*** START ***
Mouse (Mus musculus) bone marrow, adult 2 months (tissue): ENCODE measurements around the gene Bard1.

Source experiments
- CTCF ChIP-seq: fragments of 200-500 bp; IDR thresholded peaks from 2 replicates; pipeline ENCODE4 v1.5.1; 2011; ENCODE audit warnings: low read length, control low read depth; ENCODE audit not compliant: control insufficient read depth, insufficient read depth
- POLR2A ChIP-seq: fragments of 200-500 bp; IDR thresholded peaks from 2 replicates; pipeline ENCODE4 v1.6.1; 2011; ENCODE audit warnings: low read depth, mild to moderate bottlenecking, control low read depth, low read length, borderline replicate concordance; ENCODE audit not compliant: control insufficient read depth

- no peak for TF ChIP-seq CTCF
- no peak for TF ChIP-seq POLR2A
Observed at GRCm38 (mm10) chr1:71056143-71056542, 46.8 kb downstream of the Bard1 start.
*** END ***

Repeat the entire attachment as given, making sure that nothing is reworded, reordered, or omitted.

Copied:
Mouse (Mus musculus) bone marrow, adult 2 months (tissue): ENCODE measurements around the gene Bard1.

Source experiments
- CTCF ChIP-seq: fragments of 200-500 bp; IDR thresholded peaks from 2 replicates; pipeline ENCODE4 v1.5.1; 2011; ENCODE audit warnings: low read length, control low read depth; ENCODE audit not compliant: control insufficient read depth, insufficient read depth
- POLR2A ChIP-seq: fragments of 200-500 bp; IDR thresholded peaks from 2 replicates; pipeline ENCODE4 v1.6.1; 2011; ENCODE audit warnings: low read depth, mild to moderate bottlenecking, control low read depth, low read length, borderline replicate concordance; ENCODE audit not compliant: control insufficient read depth

- no peak for TF ChIP-seq CTCF
- no peak for TF ChIP-seq POLR2A
Observed at GRCm38 (mm10) chr1:71056143-71056542, 46.8 kb downstream of the Bard1 start.